If there’s a company known for making slightly off-the-wall flagship models, it’s Citroen. Remember the C6? That ultra-luxurious executive car from the early 2000s, or the original CX with its clever hydro-pneumatic self-levelling suspension that was such cutting-edge technology in the mid-70s? Well, now the French firm is continuing that lineage with the new C5 X.
Sitting at the very top of Citroen’s range, this is a car that aims to blend the benefits of a saloon, SUV and estate car into one vehicle. Does that mean it’s good overall, though? We’ve been finding out.
By carving itself its own estate-SUV-saloon niche, the C5 X already feels like a genuinely new arrival on the new-car scene. But Citroen has equipped it with a host of brand-new features and design touches to ensure that it’s more than just another niche-busting vehicle.
We’ve got a new infotainment system, a striking exterior design and some very comfort-orientated suspension setups. As with other Citroen models, there are a number of powertrain options, including a range-topping plug-in hybrid.
Though that plug-in hybrid might be the showstopping topper for the C5 X, we’re testing out a slightly more humble setup. We’ve got a 1.2-litre turbocharged petrol engine which here pushes out 129bhp and 230Nm of torque. Power is sent through an eight-speed automatic gearbox – something that all C5 X models use regardless of trim or output.
With a 0-60mph time of 10.1 seconds, it’s definitely not a quick setup, but economy figures of up to 48.6mpg combined and CO2 emissions of 136g/km aren’t bad. That said, the plug-in hybrid’s claimed 236.2mpg (when fully charged) and 30g/km CO2 emissions highlight that the electrified version is the one you’ll want if you’re after rock-bottom emissions.
It’s actually quite refreshing to drive a car that has a real focus on comfort. A lot of cars at the moment tend to lean towards ‘sportiness’ at the detriment of ride quality, but that’s not the case with the C5 X. Its ride quality is excellent, even with our test car’s 19-inch alloy wheels. It ensures that the C5 X will be a great companion over longer drives.
The 1.2-litre engine doesn’t really match the whole setup, mind you. It’s a little too thrummy and doesn’t have the easy performance that you’d expect from a car of this size. Though it’s certainly not underpowered, it feels as though the C5 X would best use a larger, more refined engine. The calibration between engine and gearbox seemed a little off, too, with quite a delay between the press of the throttle and the power actually arriving.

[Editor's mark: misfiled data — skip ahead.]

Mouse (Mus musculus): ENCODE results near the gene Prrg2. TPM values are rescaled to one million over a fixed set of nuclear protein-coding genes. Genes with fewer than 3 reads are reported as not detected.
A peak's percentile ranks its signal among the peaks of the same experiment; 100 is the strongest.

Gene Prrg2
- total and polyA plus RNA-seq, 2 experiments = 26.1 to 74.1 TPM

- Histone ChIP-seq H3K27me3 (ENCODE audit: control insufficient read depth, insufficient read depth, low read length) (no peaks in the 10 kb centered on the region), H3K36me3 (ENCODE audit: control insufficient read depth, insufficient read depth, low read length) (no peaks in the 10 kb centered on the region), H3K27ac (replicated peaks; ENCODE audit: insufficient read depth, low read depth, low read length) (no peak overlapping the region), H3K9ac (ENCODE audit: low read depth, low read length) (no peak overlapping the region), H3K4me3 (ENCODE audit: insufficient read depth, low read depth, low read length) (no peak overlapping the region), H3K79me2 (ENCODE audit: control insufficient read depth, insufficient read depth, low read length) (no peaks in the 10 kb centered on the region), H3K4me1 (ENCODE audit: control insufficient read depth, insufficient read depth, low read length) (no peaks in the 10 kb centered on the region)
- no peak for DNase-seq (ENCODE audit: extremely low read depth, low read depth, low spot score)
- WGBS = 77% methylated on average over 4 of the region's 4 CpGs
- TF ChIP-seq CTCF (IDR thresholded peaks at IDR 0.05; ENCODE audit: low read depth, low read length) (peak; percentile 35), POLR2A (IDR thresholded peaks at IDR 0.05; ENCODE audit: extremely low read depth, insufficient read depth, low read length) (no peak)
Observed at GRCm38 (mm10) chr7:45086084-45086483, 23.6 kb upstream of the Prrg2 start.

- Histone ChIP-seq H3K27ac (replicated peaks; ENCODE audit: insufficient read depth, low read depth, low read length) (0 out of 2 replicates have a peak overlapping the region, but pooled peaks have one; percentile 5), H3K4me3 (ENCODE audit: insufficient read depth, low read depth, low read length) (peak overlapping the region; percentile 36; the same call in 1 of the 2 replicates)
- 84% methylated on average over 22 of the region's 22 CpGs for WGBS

To our eyes at least, the C5 X looks superb. With various V-shaped designs, incorporated into areas like the headlights and rear lights, it’s got more than enough to stand out from the crowd.
It’s quite a big car, too, with a long wheelbase and that angled roofline contributing to an attractive stance on the road.The black wheel arch mouldings do give it a slightly more crossover-style theme, while the black roof and gloss black sections help to contrast with the car’s colour.
Cabin space is right at the top of the C5 X’s list of priorities and the level of rear-seat space that you get is downright impressive. There’s loads of leg and kneeroom, while headroom is remarkable given the car’s sloping roofline. Material quality is good, too, while the front chairs – which Citroen calls Advanced Comfort seats – feature additional memory foam over a regular seat and, as a result, are very supportive.
With all that rear-seat legroom comes a slight penalty in terms of boot space. At 545 litres it’s still got plenty of room – and you can extend it up to 1,640 litres by folding down the rear seats – is well under the 645 litres you’d get from a Skoda Superb hatch and just under the 590 litres you’d find in Volkswagen’s Arteon Shooting Brake.
In keeping with the rest of the Citroen line-up, there’s plenty of standard equipment on the C5 X. Our car came in Shine Plus specification, which kicks off the car’s range of trim levels. It came in at £31,380, but the level of kit is impressive with highlights such as a seven-inch digital instrument cluster and a 12-inch central touchscreen all included from the off. That infotainment setup is by far one of Citroen’s strongest yet, both in terms of design and ease-of-use.
On top of that, you’ve got a full head-up display, automatic LED headlights and those 19-inch diamond-cut alloy wheels finished in gloss black. You’re not going to feel short-changed in terms of equipment on the C5 X, that’s for sure.
The C5 X feels like a fitting extension of that historic lineage of quirky flagships. It arrives as a genuinely new proposition on the market and that’s something to be applauded while its levels of comfort and interior spaciousness are excellent. We like the level of standard equipment, too.
Though this 1.2-litre engine doesn’t feel like it fits with the C5 X’s character (and, in truth, it feels as though a diesel engine could fit into this setup nicely) if you’re after a car that’ll swallow up the miles and transform the UK’s pockmarked roads into a smooth carpet, then it’s well worth checking out.f
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